The airline industry is tightly braced for the ramp-up of
air travel as the warmer months approach. And it needs every penny of revenue
to compensate for colossal pandemic-inflicted losses.
In the effort to tackle that challenge, data-scraping bots that help operators
streamline a massive real-time database of travel listings to optimize
competitive pricing could be on the chopping block. They have taken a
considerable toll on airlines, many of which have very humble profits on the
actual flight tickets themselves. Most airlines’ revenue comes from in-flight
upgrades and affiliate commissions on related bookings made through the airline
website, such as car rentals or hotel accommodations.
The problem with eliminating bots, however, is they actually help travelers
save by optimizing the booking process, making it easier and cheaper to find
the deal most suitable for them.
Travel bots: Can’t live with them, can’t live without them
Despite the turbulence of the last few years, the travel industry remains a
highly competitive business environment. And like many others, the industry has
come to view data as a form of currency that holds the key to driving sales,
reach and value.
It is perhaps to the detriment of the industry that online
travel agencies such as Expedia, Kayak and Skyscanner realized this
better and earlier than most, becoming the predominant force in today's travel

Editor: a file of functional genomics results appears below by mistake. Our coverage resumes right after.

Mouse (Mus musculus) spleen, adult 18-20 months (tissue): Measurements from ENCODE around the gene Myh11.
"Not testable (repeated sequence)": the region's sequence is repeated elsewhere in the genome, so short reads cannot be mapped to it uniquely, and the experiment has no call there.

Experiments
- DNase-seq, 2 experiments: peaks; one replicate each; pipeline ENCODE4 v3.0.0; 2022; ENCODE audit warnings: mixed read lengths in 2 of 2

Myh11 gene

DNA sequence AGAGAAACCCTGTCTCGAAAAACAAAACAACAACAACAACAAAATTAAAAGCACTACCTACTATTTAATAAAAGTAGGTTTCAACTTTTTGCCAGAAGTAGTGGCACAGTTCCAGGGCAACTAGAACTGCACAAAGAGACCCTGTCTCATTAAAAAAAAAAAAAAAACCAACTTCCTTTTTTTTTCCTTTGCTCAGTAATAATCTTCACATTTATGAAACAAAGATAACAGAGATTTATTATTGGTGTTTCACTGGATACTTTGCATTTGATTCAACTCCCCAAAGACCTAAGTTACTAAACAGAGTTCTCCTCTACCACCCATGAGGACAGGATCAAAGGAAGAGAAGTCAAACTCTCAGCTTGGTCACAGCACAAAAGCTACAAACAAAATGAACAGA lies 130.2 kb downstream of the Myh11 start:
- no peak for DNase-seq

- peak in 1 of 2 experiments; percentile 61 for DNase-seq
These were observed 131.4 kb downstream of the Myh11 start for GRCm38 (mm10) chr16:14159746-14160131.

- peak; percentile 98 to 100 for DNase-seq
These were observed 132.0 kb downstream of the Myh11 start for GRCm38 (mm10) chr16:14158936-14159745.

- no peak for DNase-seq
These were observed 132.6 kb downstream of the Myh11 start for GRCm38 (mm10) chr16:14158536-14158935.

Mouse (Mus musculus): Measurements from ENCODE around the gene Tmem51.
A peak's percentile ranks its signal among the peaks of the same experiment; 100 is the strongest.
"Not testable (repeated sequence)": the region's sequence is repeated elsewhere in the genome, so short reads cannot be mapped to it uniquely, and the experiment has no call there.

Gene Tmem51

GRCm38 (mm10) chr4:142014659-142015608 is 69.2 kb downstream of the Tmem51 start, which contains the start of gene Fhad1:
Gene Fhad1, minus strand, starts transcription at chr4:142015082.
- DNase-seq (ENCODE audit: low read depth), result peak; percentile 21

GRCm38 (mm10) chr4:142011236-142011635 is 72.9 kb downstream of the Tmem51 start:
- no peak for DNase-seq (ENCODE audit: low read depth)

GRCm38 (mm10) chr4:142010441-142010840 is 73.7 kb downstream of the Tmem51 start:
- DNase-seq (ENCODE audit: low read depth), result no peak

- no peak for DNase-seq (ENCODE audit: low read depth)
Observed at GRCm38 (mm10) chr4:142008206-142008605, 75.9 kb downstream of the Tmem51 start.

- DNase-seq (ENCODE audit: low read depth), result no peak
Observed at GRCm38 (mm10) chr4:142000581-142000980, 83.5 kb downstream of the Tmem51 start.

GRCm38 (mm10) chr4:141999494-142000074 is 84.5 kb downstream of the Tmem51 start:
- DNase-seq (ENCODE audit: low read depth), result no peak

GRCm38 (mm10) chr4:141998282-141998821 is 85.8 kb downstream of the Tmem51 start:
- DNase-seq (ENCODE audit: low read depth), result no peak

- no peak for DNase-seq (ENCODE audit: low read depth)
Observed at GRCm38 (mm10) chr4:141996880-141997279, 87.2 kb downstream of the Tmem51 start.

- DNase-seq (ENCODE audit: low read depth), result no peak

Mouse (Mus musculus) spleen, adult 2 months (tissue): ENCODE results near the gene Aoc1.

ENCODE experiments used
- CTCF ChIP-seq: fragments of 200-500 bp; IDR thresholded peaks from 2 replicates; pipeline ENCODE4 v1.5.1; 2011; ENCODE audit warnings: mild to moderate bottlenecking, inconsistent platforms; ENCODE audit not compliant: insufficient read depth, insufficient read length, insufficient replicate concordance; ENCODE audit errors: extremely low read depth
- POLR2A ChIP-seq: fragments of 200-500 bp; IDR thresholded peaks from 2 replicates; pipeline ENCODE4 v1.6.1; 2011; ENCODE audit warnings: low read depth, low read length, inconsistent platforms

For most airlines, OTAs distribute and sell their flights, minimizing the
losses on low occupancy. To do this, OTAs and aggregators scrape data about
flight information from an airline under agreed-upon terms, in exchange for
Subscribe to our newsletter below
To scrape the data, OTAs use an automated script to access
the airline or booking engine through an application programming interface
(API), which is usually left open by the airline. Such scripts are otherwise
known as bots and generally account for more than 90% of the
traffic on an airline’s website.
Consequently, tickets aren’t booked directly with the airline, but with the
OTA. The airline ends up sharing its negligent profit with the OTA, paying it
an affiliation fee. Consider the absurdity for a moment: the airline pays the
OTA for using the airline’s own data to make travelers book elsewhere.
And since OTAs don't need to share data with airlines until check-in, they control
much of the leverage if any changes occur throughout the customer process,
while the airline is usually, and ironically, the one who ultimately shoulders
the blame for customer travails.
This abundance of bot traffic creates another conundrum - it
skews important business metrics designed for airlines to understand website
and business performance, such as the look-to-book ratio, which is defined as
the number of times a flight is requested per reservation made. But surely OTAs
and airlines have combed out a better equilibrium by now, right?
Not exactly. As it has evolved, this open, scrape-friendly approach to driving
business has exposed airlines to exploitation by both OTAs and malicious
attackers alike. Collectively, from unauthorized scraping and seat spinning to
loyalty programs’ misuse and the coordinated mass bookings of flight seats,
bots create a significant headache for airlines. In 2017, only one industry – gambling
- had a higher
proportion of bad bots. And that’s before we even mention the struggles with
The question, then, is what to do about these bots.
Traditional bot mitigation does more harm than good